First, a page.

The Houston Chronicle ^ | September 22, 2014 | Aaron Nelsen
    BROWNSVILLE — At the groundbreaking ceremony Monday for SpaceX's commercial spaceport on the Texas Gulf coast, the founder of the aerospace company said the survival of mankind may hang on colonization of other planets. The company's future commercial orbital spaceport in Boca Chica, near Brownsville, could be a key player in the race to Mars, said Elon Musk, who is the CEO. “I'm an optimist,” Musk said. “I wouldn't have gotten into the rocket business otherwise.” Musk said SpaceX expects to begin construction on the site by mid-2015 and launch at least one commercial flight per month by late 2016....
  • Newt Gingrich : 2014-09-18 : NASA Commercial Crew Plan Is Scant Progress

    09/18/2014 5:22:50 PM PDT · by Patton@Bastogne · 2 replies
    Newt Gingrich ^ | 2014-09-18 | Newt Gingrich
    . September 18, 2014 Newt Gingrich : NASA Commercial Crew Plan Is Scant Progress ===================================================== It didn't take a rocket scientist to predict that NASA's plan to pay Russia to launch American astronauts into orbit wasn't going to turn out well. Three years after NASA retired the space shuttle program, relations between the United States and Russia are worse than at any point since the end of the Cold War. Americans have reportedly been paying Russia $70 million a seat to send our astronauts to the International Space Station. That's three and a half times what the Russians charge private...
  • Humans Just Got Our First Close-Up Look At A Comet And It's Mind-Blowing

    09/18/2014 11:15:44 AM PDT · by blam · 47 replies
    BI ^ | 9-8-2014 | Jessica Orwig
      Jessica Orwig September. 18, 2014.Ten years ago the European Space Agency launched Rosetta, a first-of-its-kind spacecraft on a mission to meet a comet. That comet? 67P/Churyumov-Gerasimenko. It finally accomplished that goal earlier this month — getting into the comet's orbit. But it's not done yet. This November, Rosetta will deploy a small probe that, if successful, will land on the comet — the first time we've ever made contact with a space rock (intentionally). Before Rosetta, we knew comet 67P/Churyumov-Gerasimenko as just a speck of light — as we do most comets. It's hard to really see what...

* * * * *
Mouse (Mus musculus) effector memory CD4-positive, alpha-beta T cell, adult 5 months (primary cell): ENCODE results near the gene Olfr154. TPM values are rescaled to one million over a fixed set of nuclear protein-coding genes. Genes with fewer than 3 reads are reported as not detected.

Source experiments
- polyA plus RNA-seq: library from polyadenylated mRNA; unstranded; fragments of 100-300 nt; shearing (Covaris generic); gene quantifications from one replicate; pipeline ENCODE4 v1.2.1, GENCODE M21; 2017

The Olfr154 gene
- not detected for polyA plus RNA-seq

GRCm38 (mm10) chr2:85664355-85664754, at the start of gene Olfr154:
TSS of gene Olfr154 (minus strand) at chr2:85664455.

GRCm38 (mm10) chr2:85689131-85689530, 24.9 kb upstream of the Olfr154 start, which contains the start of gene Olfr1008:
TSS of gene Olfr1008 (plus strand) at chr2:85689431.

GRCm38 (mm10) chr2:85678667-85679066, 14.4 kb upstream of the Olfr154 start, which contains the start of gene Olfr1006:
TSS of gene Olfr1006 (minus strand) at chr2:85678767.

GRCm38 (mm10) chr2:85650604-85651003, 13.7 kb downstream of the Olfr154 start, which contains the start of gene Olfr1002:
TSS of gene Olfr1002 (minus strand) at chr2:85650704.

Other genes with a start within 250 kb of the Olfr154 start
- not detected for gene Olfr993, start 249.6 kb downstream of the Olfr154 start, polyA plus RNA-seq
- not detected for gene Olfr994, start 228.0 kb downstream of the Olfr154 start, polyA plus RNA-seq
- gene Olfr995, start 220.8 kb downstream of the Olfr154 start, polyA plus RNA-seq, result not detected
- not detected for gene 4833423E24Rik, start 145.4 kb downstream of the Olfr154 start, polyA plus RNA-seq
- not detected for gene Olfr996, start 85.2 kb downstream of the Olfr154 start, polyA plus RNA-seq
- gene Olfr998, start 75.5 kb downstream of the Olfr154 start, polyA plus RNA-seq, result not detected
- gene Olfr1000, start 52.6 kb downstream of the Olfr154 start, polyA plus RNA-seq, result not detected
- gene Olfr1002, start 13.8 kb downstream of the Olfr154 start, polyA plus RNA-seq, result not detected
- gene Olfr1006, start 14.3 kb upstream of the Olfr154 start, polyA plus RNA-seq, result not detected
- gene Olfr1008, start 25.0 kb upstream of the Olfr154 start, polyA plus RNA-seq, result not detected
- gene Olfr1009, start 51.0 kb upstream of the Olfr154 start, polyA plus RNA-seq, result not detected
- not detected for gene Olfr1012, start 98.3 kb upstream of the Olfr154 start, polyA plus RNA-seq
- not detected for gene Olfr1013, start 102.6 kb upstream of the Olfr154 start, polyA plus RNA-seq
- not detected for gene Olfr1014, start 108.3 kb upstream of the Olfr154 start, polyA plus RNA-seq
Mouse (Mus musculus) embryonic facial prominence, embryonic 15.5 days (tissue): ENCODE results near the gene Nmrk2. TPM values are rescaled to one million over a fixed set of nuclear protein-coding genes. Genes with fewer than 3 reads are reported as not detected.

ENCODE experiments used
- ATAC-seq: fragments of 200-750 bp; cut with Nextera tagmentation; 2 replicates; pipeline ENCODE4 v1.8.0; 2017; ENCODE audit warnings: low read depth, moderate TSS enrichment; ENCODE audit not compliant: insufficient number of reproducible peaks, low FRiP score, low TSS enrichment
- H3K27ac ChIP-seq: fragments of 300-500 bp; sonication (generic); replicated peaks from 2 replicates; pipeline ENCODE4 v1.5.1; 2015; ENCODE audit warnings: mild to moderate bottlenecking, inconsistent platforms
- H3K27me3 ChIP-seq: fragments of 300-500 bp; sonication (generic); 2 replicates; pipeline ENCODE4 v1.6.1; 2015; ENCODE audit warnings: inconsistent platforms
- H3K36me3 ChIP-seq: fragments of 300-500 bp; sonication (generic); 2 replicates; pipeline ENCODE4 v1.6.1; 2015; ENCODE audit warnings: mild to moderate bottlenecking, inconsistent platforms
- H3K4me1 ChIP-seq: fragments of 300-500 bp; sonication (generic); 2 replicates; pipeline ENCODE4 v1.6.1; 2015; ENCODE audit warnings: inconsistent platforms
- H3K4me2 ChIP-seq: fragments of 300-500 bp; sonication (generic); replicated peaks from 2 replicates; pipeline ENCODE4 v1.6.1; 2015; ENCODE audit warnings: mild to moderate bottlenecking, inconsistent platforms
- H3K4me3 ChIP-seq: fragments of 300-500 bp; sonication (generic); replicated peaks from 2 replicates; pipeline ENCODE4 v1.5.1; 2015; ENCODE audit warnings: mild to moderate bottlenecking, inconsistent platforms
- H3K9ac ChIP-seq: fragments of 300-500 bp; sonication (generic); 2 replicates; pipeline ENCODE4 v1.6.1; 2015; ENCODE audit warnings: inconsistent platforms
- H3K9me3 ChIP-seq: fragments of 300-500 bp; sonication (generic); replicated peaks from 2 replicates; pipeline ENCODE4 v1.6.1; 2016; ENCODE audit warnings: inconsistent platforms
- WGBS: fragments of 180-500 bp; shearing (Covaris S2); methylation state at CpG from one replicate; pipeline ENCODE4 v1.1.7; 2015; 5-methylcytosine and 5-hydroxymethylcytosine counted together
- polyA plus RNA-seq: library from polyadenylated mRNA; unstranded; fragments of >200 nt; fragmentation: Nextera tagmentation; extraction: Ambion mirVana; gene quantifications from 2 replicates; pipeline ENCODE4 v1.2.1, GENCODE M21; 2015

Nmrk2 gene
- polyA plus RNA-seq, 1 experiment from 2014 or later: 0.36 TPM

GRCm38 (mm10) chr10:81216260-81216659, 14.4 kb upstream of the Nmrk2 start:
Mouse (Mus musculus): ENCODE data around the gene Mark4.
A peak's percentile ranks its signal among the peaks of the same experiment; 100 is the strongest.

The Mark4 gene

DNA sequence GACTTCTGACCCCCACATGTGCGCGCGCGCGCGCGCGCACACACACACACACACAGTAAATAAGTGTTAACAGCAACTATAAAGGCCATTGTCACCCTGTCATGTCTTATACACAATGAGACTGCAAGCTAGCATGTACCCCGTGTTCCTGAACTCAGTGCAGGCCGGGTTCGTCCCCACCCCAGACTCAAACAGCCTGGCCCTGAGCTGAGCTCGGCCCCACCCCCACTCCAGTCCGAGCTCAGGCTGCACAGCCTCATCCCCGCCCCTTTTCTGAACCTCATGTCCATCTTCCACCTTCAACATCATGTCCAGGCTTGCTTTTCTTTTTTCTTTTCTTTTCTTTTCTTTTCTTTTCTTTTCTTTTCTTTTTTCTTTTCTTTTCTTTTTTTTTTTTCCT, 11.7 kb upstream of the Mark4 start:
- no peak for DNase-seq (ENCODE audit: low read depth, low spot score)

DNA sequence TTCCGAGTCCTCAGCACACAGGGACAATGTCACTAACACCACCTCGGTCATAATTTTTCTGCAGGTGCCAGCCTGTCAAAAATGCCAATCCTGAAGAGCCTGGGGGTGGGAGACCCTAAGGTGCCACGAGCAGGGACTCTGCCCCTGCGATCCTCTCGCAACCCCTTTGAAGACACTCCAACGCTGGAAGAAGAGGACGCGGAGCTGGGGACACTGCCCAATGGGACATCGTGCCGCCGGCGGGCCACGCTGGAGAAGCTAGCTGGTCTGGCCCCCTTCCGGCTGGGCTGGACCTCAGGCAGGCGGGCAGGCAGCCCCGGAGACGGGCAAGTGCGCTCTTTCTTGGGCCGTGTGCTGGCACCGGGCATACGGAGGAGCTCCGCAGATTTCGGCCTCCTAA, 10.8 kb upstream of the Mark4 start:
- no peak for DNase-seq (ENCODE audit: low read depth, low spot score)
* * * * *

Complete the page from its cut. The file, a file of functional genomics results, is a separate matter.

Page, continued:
• NASA awards space taxi contract to Boeing and SpaceX

    09/16/2014 2:28:57 PM PDT · by Olog-hai · 27 replies
    Fox News ^ | September 16, 2014 | James Rogers
    NASA has awarded the highly-anticipated space taxi contract to Boeing and SpaceX, a move which will end the agency’s reliance on Russian technology to transport U.S. astronauts to the International Space Station. The Commercial Crew Transportation Capability contract aims to restore an American capability to launch astronauts from U.S. soil to the International Space Station by the end of 2017. Since the end of the Space Shuttle program in 2011, American astronauts have been transported to space on Russian-built Soyuz vessels. …
  • We’re returning human spaceflight launches to America.

    09/16/2014 7:49:39 AM PDT · by Enlightened1 · 133 replies
    We’re returning human spaceflight launches to America. Learn who will take crews to the #ISS. Watch NASA TV at 4pm ET http://youtu.be/ceQycm1uCFI
  • Mars: Reborn, 3 'Simple' Steps to Make Mars Like Earth

    09/13/2014 2:14:24 AM PDT · by 2ndDivisionVet · 7 replies
    RealClearScience ^ | September 9, 2014
    A jump, hop, and a rocket ride away lies Earth's blushing sister: Mars. While apparently lifeless today, some 4 billion years ago, Mars featured rivers, oceans, and potentially even microbial life. The good times obviously didn't last. On Earth, we fear asteroid impacts as harbingers of destruction, but to early Mars, they were cascading gifts of life. The energy and gas they provided helped keep the planet hot and wet. But as the solar system settled down after its turbulent birth, those impacts grew to be few and far between. At the same time, Mars' core was cooling, quieting the...
  • Laniakea: Our home supercluster (Video)

    09/07/2014 12:28:21 AM PDT · by JerseyanExile · 13 replies
    Youtube ^ | Sep 3, 2014 | Nature Video
    Superclusters – regions of space that are densely packed with galaxies – are the biggest structures in the Universe. But scientists have struggled to define exactly where one supercluster ends and another begins. Now, a team based in Hawaii has come up with a new technique that maps the Universe according to the flow of galaxies across space. Redrawing the boundaries of the cosmic map, they redefine our home supercluster and name it Laniakea, which means ‘immeasurable heaven’ in Hawaiian. Video Link
  • DARPA Is Building A New Space Plane For The Pentagon

    08/28/2014 10:46:14 AM PDT · by mandaladon · 34 replies
    The Daily Caller ^ | 28 Aug 2014 | Giuseppe Macri